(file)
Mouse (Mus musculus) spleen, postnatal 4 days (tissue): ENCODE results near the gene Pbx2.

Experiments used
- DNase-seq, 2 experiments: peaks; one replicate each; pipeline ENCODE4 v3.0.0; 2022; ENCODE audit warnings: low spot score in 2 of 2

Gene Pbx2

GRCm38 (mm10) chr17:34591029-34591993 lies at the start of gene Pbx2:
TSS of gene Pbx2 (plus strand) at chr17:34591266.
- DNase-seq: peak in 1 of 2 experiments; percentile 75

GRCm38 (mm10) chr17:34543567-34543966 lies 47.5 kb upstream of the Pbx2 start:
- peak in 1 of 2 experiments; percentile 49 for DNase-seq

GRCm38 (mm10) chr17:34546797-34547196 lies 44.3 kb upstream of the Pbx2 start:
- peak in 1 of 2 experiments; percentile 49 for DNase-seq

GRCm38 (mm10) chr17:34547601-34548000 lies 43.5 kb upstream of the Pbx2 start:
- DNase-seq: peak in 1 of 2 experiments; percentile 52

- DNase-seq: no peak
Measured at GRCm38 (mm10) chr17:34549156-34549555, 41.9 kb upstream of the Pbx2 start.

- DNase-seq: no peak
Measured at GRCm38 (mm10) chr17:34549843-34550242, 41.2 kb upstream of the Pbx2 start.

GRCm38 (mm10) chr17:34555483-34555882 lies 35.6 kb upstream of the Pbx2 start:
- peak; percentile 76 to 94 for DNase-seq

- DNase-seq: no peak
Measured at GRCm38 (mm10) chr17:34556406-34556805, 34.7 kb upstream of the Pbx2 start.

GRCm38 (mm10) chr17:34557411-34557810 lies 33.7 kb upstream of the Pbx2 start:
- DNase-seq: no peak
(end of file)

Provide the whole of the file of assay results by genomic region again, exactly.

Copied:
Mouse (Mus musculus) spleen, postnatal 4 days (tissue): ENCODE results near the gene Pbx2.

Experiments used
- DNase-seq, 2 experiments: peaks; one replicate each; pipeline ENCODE4 v3.0.0; 2022; ENCODE audit warnings: low spot score in 2 of 2

Gene Pbx2

GRCm38 (mm10) chr17:34591029-34591993 lies at the start of gene Pbx2:
TSS of gene Pbx2 (plus strand) at chr17:34591266.
- DNase-seq: peak in 1 of 2 experiments; percentile 75

GRCm38 (mm10) chr17:34543567-34543966 lies 47.5 kb upstream of the Pbx2 start:
- peak in 1 of 2 experiments; percentile 49 for DNase-seq

GRCm38 (mm10) chr17:34546797-34547196 lies 44.3 kb upstream of the Pbx2 start:
- peak in 1 of 2 experiments; percentile 49 for DNase-seq

GRCm38 (mm10) chr17:34547601-34548000 lies 43.5 kb upstream of the Pbx2 start:
- DNase-seq: peak in 1 of 2 experiments; percentile 52

- DNase-seq: no peak
Measured at GRCm38 (mm10) chr17:34549156-34549555, 41.9 kb upstream of the Pbx2 start.

- DNase-seq: no peak
Measured at GRCm38 (mm10) chr17:34549843-34550242, 41.2 kb upstream of the Pbx2 start.

GRCm38 (mm10) chr17:34555483-34555882 lies 35.6 kb upstream of the Pbx2 start:
- peak; percentile 76 to 94 for DNase-seq

- DNase-seq: no peak
Measured at GRCm38 (mm10) chr17:34556406-34556805, 34.7 kb upstream of the Pbx2 start.

GRCm38 (mm10) chr17:34557411-34557810 lies 33.7 kb upstream of the Pbx2 start:
- DNase-seq: no peak